Hitachi's Power Storage System to Be Tested in US
Hitachi Ltd announced March 28, 2014, that its power storage system has been employed for a field test targeted at the US market for frequency adjustment and capacity.
Hitachi America Ltd, which is Hitachi's regional headquarters, and Demansys Energy LLC (Connecticut, the US), which provides services of controlling the demand of utility customers, agreed to carry out the test using Hitachi's power storage system.
The employed power storage system is the "CrystEna," a compact container-type system, which has started to be installed. The goal of the field test is to confirm the effectiveness of the system in stabilizing a power grid. The test will be carried out for two years beginning from June 2014.
In the US, the ratio of grid electricity produced from renewable energy sources such as wind and solar power is increasing because a large number of renewable energy-based power generation facilities are being introduced. But the output fluctuation of those facilities may make it difficult to maintain frequency. As a result, power storage systems that help operate grid systems properly are drawing attention.
In addition, there are many regions where power generation, power transmission and power grid operation facilities are separated from one another in the US. Therefore, for independent system operators (ISOs), there have already been services of adjusting frequency as well as services that provide backup power supply capacities to be used in a time of emergency or in the future. And power storage systems are under consideration as one of the new technologies targeted at the expanding market for frequency adjustment and capacity.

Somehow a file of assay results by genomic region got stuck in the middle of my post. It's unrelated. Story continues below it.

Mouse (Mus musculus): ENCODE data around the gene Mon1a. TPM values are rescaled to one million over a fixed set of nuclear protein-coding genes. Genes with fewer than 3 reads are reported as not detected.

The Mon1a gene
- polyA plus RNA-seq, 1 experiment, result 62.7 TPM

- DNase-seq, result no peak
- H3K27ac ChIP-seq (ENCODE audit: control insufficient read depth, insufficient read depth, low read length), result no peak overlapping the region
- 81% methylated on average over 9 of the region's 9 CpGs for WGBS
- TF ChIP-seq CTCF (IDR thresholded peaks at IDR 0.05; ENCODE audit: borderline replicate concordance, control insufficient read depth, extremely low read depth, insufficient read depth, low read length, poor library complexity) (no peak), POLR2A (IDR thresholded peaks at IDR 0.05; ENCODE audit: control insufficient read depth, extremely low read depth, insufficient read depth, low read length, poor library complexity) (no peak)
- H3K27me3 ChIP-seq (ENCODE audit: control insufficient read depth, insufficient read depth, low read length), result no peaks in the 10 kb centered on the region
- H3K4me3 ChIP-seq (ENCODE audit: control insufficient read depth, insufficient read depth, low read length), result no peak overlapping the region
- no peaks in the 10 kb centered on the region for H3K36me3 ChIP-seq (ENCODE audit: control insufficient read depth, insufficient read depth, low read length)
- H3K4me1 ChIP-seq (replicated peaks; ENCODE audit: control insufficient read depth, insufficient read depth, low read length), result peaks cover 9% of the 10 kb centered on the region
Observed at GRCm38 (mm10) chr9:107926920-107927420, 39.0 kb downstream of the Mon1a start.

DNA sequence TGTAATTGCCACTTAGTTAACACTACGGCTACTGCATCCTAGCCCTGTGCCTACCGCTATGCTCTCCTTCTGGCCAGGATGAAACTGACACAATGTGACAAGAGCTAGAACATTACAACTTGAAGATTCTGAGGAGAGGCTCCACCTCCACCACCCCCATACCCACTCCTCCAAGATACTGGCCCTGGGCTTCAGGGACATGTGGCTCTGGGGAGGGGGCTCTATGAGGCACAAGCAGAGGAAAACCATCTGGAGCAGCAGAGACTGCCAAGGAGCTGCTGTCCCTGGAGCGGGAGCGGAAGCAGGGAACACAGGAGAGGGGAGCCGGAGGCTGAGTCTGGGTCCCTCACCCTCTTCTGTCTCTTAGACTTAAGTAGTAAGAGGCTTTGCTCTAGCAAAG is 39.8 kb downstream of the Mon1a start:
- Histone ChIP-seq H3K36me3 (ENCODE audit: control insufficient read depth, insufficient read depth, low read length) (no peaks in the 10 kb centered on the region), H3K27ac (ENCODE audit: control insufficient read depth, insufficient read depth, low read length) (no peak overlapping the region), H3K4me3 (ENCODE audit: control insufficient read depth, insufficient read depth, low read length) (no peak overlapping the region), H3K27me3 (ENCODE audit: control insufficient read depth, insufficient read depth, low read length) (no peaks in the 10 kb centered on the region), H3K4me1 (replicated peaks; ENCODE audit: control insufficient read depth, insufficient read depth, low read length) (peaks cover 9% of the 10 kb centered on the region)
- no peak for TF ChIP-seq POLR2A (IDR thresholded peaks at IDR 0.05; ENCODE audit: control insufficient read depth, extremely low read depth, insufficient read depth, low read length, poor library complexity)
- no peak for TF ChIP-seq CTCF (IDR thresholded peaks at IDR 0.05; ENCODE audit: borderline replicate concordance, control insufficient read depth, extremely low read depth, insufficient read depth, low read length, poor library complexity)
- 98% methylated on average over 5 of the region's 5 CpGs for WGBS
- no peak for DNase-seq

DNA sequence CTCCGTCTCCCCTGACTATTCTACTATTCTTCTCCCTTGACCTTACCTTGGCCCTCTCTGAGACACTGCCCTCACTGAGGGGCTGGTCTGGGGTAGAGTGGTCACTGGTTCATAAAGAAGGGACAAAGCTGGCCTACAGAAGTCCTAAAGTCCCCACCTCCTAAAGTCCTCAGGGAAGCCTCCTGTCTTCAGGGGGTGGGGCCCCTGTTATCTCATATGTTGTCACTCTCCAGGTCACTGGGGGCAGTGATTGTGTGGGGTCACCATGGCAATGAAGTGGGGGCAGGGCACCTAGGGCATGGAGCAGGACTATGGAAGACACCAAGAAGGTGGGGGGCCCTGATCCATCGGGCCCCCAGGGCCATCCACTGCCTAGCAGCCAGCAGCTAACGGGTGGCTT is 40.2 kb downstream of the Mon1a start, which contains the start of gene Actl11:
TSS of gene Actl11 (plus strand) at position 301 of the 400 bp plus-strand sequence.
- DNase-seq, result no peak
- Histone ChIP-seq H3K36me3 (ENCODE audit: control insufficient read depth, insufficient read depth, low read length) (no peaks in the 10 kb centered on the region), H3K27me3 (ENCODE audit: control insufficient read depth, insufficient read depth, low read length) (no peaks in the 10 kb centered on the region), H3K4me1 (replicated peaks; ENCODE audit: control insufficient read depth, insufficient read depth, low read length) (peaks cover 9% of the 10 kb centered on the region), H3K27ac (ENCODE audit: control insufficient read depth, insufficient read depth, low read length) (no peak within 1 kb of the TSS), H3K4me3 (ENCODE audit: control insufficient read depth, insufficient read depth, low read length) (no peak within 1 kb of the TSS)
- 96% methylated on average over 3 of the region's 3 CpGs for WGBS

The CrystEna is one of the core products of Hitachi's energy storage systems and consists of the company's control system and PV inverter, Hitachi Chemical Co Ltd's lithium-ion (Li-ion) rechargeable battery, etc. Hitachi Chemical is affiliated with Hitachi. The CrystEna has a high economic efficiency because of its compact design and improved system performance including a control technology to extend the product life of the rechargeable battery.
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Demansys has been in the market for frequency adjustment and capacity on the East Coast of the US. It provides a service of controlling and operating rechargeable batteries and the electricity-powered equipment of utility customers in real time by using the "Grid Daemon," its own power monitoring control platform, to ISOs. Also, the company can provide services targeted at the capacity market, and it is planning to enter the market by carrying out the field test.
Demansys will supervise the entire test. It will set up the CrystEna at a suburban shopping center in New Jersey, where PJM Interconnection LLC, the largest ISO in the US, provides services. And Demansys will collect data on PJM's performance in the market for frequency adjustment and capacity and records of power sales for two years in the aim of confirming the effectiveness of the power storage system in stabilizing a power grid.
PJM has already started to make rules on how to deal with storage batteries in the capacity market. On the other hand, Hitachi will evaluate the power storage system by checking its reliability and effectiveness through the field test in the aim of commercializing the system.
Hitachi considers its power distribution business as the core business of its power system unit and plans to expand its solution business including power electronics technologies and information technologies such as devices and control systems. The company will continue to use the CrystEna for various facilities and actively promote sales of it as a power storage system that has an excellent control responsiveness.
Demansys has a good track record in providing services for various commercial and industrial applications including the Grid Daemon. And it has been engaged in a field test in which frequency is controlled without using a generator by controlling the demand of utility customers in the frequency adjustment market in New England since October 2012.